Great cities are not like towns, only larger. They are not like suburbs, only denser. They differ from towns and suburbs in basic ways, and one of these is that cities, by definition, are full of strangers.” *
Wallets are portable containers of our society’s documents. They transport currency, confirm identities, reveal affiliations, ensure safe passage, or afford us one. Their capacity to store transactions, certifications, remembrances and lists carry the potential to supply us with provisions, but their usefulness is in being filled.
Paper wallets are common in Japanese origami, and the City Wallet is by no means a lone star in that design constellation. The City Wallet is based on the wallet design invented by the Japanese-Italian mathematician and origami artist, Humiaki Huzita. As references, I used the “business card holder” design published in Rick Beech’s The Origami Handbook, and the card case variation published on page 64 of Gay Merrill Gross‘ Paper Creations. I separately folded the models, and then combined them to make the folds of the pockets more secure so my cards and cash don’t fall out like loose change, especially when I’m biking, running, skating, or simply going through transit checkpoints in a daze. The first models were quite an adventure, but after hours of fine tweaking, I have managed to make 9 variations from the two source models. I laminate the paper with an adhesive and reinforce the spines with bookcloth.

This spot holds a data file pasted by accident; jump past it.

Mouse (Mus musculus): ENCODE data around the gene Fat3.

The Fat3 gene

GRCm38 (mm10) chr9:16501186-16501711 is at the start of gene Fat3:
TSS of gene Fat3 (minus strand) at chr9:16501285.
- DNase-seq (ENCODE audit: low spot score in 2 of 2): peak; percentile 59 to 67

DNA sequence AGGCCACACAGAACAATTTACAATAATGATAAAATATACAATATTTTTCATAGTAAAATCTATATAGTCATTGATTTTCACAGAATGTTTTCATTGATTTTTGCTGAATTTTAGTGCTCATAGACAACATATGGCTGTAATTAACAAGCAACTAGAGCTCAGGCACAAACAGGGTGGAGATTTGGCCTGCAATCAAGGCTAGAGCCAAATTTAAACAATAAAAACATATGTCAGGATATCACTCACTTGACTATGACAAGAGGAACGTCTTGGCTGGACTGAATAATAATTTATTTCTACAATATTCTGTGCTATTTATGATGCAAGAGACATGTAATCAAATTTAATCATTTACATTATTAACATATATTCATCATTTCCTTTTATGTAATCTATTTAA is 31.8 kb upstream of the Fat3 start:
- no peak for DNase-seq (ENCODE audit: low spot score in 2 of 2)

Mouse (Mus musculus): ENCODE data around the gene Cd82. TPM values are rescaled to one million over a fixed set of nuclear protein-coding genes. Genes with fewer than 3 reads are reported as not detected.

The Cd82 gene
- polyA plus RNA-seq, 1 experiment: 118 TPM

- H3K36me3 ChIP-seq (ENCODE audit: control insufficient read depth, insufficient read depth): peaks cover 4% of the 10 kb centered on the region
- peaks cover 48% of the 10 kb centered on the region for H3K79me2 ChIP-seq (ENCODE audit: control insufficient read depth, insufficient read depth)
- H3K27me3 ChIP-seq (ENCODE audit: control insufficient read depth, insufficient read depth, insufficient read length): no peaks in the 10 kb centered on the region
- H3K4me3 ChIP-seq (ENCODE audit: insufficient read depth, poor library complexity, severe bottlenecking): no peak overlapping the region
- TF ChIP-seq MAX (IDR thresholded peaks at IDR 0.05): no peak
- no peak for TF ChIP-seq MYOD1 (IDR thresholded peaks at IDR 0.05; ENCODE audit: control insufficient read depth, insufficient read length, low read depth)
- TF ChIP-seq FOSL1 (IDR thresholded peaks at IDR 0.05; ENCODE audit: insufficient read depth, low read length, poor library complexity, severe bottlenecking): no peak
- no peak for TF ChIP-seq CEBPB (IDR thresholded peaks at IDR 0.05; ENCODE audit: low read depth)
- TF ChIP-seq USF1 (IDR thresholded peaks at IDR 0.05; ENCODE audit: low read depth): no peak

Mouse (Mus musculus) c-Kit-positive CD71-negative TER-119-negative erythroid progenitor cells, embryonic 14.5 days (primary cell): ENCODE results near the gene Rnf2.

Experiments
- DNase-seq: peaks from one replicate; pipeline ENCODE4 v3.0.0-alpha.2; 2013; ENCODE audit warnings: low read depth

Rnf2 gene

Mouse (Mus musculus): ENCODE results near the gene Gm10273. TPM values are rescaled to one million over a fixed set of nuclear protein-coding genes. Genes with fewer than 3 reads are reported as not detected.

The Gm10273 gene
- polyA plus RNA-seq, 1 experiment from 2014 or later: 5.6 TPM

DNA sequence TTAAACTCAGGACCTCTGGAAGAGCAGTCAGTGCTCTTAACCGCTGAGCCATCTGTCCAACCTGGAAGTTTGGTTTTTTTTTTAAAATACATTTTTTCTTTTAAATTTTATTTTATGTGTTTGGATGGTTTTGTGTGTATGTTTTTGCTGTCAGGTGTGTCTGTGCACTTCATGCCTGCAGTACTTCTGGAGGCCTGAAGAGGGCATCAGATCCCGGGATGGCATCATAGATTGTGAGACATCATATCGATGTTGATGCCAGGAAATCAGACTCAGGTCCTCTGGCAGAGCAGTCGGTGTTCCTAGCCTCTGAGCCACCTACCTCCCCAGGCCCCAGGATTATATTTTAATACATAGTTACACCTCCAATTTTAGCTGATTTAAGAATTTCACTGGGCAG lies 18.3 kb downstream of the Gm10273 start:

With the I-folds forming the outer pockets, there are 9 possible configurations for the inner pockets of the City Wallet:
4-pocket CZ wallet 5-pocket TZ wallet 5-pocket YZ wallet
5-pocket CT wallet 6-pocket TT wallet 6-pocket YT wallet
5-pocket CY wallet 6-pocket TY wallet 6-pocket YY wallet